"Most of us consider ourselves to be objective, consistent people who make decisions that reflect our core principles, no matter what the situation. In “Situations Matter,” psychology professor Sam Sommers throws this common-sense notion out the window. Our environments are actually much more powerful than we think."
Looks at it from a more social perspective, than a theoretical perspective. I'm personally more interested in how knowing the context of certain facts changes our perception of the fact and (possibly) our worldview. by Feb 6
Experimental data to back this up? by Jan 30
The human brain doesn’t really forget anything. It’s just unable to retrieve it. ““Because humans have unlimited storage capacity, having total recall would be a mess,” says Bjork. “Imagine you remembered all the phone numbers of all the houses you had ever lived in. When someone asks you your current phone number, you would have to sort it from this long list.” Instead, we forget the old phone numbers, or at least bury them far beneath the ease of recall we gift to our current number. What you thought were sworn enemies are more like distant collaborators.” by Jan 30
"If you study, wait, and then study again, the longer the wait, the more you’ll have learned after this second study session. Bjork explains it this way: “When we access things from our memory, we do more than reveal it’s there. It’s not like a playback. What we retrieve becomes more retrievable in the future. Provided the retrieval succeeds, the more difficult and involved the retrieval, the more beneficial it is.”
Bjork also recommends taking notes just after class, rather than during — forcing yourself to recall a lecture’s information is more effective than simply copying it from a blackboard." by Jan 30
"Bjork explains that successful interleaving allows you to “seat” each skill among the others: “If information is studied so that it can be interpreted in relation to other things in memory, learning is much more powerful,” he says. There’s one caveat: Make sure the mini skills you interleave are related in some higher-order way. If you’re trying to learn tennis, you’d want to interleave serves, backhands, volleys, smashes, and footwork — not serves, synchronized swimming, European capitals, and programming in Java." by Jan 30
It's not that beautiful people are especially smart, she says, so much as that ugly people are especially dumb.
Why might intelligence and looks go hand-in-hand? There are a few different theories. First, it might be that some common genetic factor produces both smarts and beauty. Or maybe there's a combination of genes that make people both dumb and ugly. Kanazawa thinks it's the former, arguing that intelligent men have tended to rise to the top of the social hierarchy and select beautiful women as their mates. Their offspring, contra George Bernard Shaw's supposed quip, would have had both traits together. by Jan 30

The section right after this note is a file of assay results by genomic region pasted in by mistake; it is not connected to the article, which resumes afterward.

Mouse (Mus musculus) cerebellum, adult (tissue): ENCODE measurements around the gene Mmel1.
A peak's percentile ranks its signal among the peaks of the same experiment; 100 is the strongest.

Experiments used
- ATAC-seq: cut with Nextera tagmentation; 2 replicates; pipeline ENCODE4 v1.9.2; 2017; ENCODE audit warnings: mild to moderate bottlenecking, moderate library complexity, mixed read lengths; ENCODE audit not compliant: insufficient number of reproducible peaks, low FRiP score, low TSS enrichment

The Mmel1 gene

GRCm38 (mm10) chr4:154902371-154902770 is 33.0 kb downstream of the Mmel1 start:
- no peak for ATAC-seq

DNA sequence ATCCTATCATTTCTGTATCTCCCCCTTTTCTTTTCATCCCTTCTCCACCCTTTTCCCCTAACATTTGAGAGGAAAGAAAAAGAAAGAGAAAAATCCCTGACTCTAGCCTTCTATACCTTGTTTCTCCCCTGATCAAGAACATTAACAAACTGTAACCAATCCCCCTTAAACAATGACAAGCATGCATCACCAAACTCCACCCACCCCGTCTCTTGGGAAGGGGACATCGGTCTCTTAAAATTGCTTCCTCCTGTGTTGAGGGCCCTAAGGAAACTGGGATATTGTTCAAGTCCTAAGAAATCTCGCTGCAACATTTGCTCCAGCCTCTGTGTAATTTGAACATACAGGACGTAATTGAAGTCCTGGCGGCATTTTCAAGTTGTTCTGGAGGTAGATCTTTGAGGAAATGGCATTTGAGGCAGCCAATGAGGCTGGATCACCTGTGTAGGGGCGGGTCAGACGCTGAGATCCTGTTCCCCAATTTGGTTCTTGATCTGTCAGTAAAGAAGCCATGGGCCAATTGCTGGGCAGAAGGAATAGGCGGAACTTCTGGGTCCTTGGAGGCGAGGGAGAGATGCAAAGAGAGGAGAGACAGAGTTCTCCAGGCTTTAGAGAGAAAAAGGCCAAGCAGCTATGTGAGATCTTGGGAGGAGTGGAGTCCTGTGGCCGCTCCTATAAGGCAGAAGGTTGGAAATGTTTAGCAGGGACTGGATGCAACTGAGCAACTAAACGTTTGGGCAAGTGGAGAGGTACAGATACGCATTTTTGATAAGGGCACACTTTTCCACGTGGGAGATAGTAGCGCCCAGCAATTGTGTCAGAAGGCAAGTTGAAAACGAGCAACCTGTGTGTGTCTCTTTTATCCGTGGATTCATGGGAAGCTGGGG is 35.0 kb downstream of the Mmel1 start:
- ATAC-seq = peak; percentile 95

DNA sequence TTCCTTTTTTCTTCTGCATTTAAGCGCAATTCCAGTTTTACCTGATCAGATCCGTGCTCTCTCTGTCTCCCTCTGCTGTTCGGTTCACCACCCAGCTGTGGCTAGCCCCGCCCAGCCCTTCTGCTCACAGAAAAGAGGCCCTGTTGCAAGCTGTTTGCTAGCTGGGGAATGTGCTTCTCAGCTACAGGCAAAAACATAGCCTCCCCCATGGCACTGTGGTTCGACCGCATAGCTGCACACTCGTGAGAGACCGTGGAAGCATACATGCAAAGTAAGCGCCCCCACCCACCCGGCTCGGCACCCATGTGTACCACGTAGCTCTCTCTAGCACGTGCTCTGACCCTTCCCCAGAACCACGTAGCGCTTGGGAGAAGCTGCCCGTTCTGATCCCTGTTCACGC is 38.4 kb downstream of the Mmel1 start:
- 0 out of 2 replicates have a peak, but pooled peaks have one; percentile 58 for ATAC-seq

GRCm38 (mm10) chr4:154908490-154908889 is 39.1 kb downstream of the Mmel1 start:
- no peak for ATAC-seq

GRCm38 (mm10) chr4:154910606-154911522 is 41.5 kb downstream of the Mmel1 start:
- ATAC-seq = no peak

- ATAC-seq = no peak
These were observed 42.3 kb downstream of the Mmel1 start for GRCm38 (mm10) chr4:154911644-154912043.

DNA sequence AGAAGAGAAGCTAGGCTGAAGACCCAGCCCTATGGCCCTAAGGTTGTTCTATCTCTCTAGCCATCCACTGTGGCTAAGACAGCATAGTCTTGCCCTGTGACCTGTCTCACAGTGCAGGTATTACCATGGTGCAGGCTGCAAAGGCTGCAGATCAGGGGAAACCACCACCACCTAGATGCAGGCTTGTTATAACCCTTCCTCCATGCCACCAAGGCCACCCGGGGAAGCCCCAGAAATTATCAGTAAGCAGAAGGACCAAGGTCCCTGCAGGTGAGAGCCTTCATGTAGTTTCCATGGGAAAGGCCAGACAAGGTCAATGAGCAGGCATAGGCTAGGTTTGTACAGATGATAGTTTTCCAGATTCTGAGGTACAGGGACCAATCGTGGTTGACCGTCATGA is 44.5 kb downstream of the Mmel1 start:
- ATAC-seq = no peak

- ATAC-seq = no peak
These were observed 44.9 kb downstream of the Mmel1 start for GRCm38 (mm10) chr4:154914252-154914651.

1) Carve out a time oasis
2) Note your progress for the day
3) Set up progress for tomorrow by Dec 9
Author argues that no, parenting has not gotten softer over the years by Nov 19
"The reason for this is that the left brain works with whatever becomes conscious, but consciousness is the ultimate slow poke. It lags behind. It’s walking while the non-conscious brain is sprinting to the finish line, processing what’s happening around us, making a decision about how to respond, even beginning to execute that response. Our conscious awareness is the last to find out.
So what “the interpreter” narrates is necessarily after the fact.
The brain, composed of all kinds of decentralized circuits that work in tandem, has no central command center.
It’s no longer useful to ponder the question of free will as such because neuroscience has changed the very meaning of the question. Accordingly, the mind develops ideas and beliefs that then influence the brain, which in turn influences the mind. It’s a constant back and forth. It’s dynamic.” by Nov 19
“Years of this kind of research led Gazzaniga to be able to characterize the differences between the left brain and the right brain. The right, he says, “lives a literal life.” It doesn’t extrapolate, it doesn’t narrate, it doesn’t generalize. It registers in an exact, concrete fashion what’s going on around it.
The left hemisphere plays a different role. It’s our resident storyteller. “The left hemisphere was the intellectual,” Gazzaniga discovered. It is our brain’s “interpreter.”
It’s the left brain that spins a narrative out of all the disconnected bits of information swimming up into our conscious view. The funny thing, however, is that the stories the left brain produces are largely if not entirely wrong.” by Nov 19